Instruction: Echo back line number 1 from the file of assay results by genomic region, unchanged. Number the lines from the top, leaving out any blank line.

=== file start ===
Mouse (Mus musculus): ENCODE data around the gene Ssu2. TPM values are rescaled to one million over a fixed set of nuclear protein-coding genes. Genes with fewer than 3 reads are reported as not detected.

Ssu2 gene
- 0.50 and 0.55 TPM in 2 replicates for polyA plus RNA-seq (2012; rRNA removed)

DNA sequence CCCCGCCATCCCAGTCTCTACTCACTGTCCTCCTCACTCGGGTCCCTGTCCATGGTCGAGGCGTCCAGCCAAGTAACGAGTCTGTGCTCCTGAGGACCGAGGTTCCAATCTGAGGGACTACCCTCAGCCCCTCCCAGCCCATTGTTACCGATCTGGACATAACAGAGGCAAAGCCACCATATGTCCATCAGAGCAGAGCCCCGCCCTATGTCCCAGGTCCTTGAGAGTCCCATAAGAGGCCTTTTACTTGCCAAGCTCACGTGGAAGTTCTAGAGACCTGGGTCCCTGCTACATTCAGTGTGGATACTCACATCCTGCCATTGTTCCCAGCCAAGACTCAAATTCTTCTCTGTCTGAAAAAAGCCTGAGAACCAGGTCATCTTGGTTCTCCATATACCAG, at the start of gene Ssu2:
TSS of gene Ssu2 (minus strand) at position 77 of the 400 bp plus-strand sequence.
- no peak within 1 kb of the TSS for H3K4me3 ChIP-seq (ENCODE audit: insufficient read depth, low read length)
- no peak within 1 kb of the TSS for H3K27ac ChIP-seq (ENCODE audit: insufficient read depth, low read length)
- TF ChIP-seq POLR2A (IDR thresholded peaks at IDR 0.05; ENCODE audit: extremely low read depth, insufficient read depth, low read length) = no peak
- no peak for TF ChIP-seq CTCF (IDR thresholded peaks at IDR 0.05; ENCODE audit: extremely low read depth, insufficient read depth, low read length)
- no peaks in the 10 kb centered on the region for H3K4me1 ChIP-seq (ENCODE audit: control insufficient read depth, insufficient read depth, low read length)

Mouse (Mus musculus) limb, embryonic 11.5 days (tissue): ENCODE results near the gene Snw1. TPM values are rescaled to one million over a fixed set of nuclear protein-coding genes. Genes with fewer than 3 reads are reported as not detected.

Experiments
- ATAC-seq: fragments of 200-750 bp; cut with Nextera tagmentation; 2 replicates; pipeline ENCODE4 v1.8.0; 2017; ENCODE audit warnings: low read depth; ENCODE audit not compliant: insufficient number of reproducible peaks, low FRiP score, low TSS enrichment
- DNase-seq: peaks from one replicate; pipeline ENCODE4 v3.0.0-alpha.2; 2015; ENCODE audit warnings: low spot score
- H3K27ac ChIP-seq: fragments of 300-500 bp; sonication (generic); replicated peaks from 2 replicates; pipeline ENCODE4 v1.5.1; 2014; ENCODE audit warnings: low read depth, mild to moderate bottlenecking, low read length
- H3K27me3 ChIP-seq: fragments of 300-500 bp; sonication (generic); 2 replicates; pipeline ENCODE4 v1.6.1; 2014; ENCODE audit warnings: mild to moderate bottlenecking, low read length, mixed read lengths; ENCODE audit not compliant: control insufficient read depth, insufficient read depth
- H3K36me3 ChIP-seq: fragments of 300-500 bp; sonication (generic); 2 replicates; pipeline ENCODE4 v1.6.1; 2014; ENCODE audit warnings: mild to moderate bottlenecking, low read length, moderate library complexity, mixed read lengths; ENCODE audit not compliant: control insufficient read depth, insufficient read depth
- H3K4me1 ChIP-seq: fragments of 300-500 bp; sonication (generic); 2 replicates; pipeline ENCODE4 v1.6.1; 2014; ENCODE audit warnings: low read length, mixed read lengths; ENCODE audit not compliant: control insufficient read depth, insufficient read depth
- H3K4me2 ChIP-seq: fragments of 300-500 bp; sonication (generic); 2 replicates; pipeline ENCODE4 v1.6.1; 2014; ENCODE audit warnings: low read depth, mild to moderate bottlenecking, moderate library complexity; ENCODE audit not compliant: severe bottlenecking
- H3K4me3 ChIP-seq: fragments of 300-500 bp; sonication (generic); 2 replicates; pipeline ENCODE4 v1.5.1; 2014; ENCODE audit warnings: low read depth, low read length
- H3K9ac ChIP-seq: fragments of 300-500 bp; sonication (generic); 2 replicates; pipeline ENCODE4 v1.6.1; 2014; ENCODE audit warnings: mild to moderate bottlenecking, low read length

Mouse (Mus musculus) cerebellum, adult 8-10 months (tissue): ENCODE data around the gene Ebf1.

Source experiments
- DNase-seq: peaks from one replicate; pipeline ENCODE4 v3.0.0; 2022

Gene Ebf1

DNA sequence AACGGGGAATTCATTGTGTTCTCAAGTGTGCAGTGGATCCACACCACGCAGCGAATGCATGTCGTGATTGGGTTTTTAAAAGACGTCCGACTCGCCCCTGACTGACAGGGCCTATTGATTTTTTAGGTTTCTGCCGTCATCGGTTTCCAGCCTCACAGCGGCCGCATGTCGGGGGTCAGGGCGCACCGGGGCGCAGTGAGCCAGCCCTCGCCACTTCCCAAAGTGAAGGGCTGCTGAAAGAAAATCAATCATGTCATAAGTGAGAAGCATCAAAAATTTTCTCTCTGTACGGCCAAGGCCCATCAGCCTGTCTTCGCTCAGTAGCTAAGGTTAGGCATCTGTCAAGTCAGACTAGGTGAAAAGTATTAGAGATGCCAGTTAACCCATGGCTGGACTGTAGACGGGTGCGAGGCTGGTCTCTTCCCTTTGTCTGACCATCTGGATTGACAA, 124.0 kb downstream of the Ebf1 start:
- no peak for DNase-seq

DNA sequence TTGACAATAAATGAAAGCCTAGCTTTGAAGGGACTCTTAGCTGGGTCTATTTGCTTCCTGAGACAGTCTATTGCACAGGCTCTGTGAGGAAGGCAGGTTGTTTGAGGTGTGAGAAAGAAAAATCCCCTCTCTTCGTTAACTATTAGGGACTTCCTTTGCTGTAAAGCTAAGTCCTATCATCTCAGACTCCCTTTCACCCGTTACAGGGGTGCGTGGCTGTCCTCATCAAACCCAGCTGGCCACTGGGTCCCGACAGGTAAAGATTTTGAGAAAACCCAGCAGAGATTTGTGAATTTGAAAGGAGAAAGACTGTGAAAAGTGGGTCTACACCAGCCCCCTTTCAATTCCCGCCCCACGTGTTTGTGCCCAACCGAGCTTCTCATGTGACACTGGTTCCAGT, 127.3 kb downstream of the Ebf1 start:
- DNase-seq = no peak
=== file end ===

Mouse (Mus musculus): ENCODE data around the gene Ssu2. TPM values are rescaled to one million over a fixed set of nuclear protein-coding genes. Genes with fewer than 3 reads are reported as not detected.